This study was reviewed and approved by the Ethics Committee of Juntendo University Hospital, Japan, and written informed parental consent was obtained. The outline of study schedule for each subject is shown in Figure 1. A total of 22 infants with gestational ages ≤37 weeks and birth weights <2,000 gram who were admitted to the NICU of the Juntendo University Urayasu Hospital (control group, n = 10) or the Juntendo University Hospital (M-16V group, n = 12) from March 2012 to February 2017 were enrolled. After birth, infants in the M-16V group were daily administrated a freeze-dried preparation of B. breve M-16V (dose, 1 × 109 CFU dissolved in 4 mL of sterile water) just before feeding. The probiotic administration was continued until hospital discharge. Infants in the control group were not administrated any probiotic supplement. At 2–9 weeks after hospital discharge, fresh fecal samples were collected from each subject’s diaper to a tube. The fecal samples collected were stored below −18°C until delivery to the laboratory. Immediately upon receipt, the fecal samples were stored at −80°C until further analysis. Details of the study schedule for each subject is shown in Supplementary Table 1.
Fecal DNA Preparation and Microbiota Analysis
DNA was extracted from the fecal samples as previously described (Sugahara et al., 2015). Purified DNA was suspended in 2,000 μl of Tris-EDTA buffer (pH 8.0).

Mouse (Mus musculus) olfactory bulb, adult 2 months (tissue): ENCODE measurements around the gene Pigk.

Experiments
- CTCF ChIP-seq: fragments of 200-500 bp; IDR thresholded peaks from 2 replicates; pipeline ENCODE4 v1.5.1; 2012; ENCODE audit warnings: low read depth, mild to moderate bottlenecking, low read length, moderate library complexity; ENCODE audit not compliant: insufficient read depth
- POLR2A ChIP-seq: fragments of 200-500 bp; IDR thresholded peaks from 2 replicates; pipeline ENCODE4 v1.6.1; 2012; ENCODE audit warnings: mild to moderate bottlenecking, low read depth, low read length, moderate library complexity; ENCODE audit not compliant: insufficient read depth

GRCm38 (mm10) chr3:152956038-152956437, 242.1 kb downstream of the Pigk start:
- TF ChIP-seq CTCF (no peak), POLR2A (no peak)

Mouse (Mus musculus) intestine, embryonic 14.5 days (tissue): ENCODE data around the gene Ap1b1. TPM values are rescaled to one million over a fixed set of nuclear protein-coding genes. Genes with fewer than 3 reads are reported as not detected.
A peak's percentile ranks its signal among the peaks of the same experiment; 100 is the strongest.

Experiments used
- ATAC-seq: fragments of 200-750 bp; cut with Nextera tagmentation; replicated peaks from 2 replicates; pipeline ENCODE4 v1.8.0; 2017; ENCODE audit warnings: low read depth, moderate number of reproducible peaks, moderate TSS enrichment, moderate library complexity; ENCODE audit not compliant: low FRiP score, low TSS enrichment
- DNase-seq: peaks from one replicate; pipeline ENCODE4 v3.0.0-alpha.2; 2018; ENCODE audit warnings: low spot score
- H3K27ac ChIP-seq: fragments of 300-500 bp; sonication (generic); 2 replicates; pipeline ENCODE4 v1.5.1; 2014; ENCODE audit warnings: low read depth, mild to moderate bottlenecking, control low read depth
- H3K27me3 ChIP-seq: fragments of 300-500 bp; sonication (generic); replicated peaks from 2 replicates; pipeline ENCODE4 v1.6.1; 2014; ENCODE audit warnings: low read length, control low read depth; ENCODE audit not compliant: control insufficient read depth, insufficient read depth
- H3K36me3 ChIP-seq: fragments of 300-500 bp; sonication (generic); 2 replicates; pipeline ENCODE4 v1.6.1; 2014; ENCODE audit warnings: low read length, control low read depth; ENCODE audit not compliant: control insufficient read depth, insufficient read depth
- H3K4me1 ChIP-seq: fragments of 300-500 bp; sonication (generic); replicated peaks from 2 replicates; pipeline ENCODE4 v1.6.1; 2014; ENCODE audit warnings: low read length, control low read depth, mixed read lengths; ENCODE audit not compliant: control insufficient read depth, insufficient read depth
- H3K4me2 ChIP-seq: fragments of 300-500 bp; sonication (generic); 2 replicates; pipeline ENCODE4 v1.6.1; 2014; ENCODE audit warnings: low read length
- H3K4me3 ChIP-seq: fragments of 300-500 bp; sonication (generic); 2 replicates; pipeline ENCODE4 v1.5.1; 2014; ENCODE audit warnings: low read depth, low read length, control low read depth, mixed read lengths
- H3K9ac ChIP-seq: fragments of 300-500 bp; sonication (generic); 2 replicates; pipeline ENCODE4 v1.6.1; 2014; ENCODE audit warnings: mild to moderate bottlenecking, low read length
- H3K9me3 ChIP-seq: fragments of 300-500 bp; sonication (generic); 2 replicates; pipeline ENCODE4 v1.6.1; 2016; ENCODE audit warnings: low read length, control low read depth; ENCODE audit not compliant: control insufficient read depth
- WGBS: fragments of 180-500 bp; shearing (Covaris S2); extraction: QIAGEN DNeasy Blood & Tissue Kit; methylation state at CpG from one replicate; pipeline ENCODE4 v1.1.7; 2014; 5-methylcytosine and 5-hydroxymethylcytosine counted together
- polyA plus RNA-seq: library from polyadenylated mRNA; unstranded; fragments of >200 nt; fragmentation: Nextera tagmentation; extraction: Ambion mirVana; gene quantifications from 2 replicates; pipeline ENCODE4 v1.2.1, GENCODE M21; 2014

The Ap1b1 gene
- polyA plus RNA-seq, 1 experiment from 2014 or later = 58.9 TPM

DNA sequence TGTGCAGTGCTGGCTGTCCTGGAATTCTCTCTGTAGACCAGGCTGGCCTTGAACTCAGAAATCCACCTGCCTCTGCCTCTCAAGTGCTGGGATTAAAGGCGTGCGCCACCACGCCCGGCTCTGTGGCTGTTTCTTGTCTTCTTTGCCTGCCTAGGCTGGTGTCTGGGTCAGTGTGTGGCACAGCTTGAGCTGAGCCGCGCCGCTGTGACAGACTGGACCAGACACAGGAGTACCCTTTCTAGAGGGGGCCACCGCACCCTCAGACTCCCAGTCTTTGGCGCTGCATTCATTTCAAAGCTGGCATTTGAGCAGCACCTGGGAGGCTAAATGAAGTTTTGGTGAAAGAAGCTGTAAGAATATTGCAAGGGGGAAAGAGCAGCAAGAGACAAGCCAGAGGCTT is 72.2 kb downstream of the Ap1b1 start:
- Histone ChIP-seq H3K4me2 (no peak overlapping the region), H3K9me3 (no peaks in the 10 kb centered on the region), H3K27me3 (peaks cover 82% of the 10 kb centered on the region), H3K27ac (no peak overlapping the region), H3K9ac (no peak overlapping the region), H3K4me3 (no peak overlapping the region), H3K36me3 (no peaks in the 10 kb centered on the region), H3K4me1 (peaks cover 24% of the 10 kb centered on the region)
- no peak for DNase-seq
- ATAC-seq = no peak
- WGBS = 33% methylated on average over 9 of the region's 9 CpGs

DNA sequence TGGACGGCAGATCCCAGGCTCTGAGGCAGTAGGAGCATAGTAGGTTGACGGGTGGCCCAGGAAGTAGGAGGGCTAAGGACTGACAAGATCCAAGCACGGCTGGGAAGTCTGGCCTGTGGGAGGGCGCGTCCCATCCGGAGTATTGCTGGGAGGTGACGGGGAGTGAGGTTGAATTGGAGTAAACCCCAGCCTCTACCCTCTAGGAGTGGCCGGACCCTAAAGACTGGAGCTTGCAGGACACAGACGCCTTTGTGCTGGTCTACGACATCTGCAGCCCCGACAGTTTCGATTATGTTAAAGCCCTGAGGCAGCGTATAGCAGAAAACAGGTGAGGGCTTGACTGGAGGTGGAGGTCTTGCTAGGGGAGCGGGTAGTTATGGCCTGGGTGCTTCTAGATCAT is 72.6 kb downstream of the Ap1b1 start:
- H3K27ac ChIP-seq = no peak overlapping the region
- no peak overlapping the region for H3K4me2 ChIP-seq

PCR amplification and DNA sequencing of the V3–V4 region of the bacterial 16S rRNA gene was performed on the Illumina MiSeq instrument (Illumina, San Diego, CA, United States) as previously described (Odamaki et al., 2016). After removing the sequences consistent with the data from the Genome Reference Consortium human build 38 (GRCh38) and the phiX reads from the raw Illumina paired-end reads, the sequences were analyzed using the QIIME2 software package (version 2017.10)1. Potential chimeric sequences were removed using DADA2 (Callahan et al., 2016), and 30 and 90 bases were trimmed from the 3′ region of the forward and the reverse reads, respectively. Taxonomical classification was performed using the Naive Bayes classifier trained on the Greengenes13.8 dataset with a 99% sequence similarity threshold for full-length Operational Taxonomic Units.
Quantitative PCR (qPCR)
The fecal DNAs as described above were applied for qPCR which was performed on the ABI PRISM 7500 Fast Real-Time PCR system (Thermo Fisher Scientific K.K., Uppsala, Sweden) with SYBR Premix Ex Taq (TaKaRa Bio, Shiga, Japan) to quantitate the Bifidobacterium species and strains. The primer sets used are shown in Supplementary Table 2. The primers specific for Bifidobacterium longum, Bifidobacterium catenulatum, and Bifidobacterium adolescentis groups have been described previously (Matsuki et al., 1998, 2004). The B. breve M-16V-specific primer set was designed using Primer 3 software (v.0.4.0) (Untergasser et al., 2012) after identifying unique regions in this strain by multiple sequences alignments of the complete genome sequences of B. breve M-16V and publically available genomes of B. breve strains. We confirmed the specificity of this specific primer set using other 37 B. breve strains in Morinaga Culture Collection.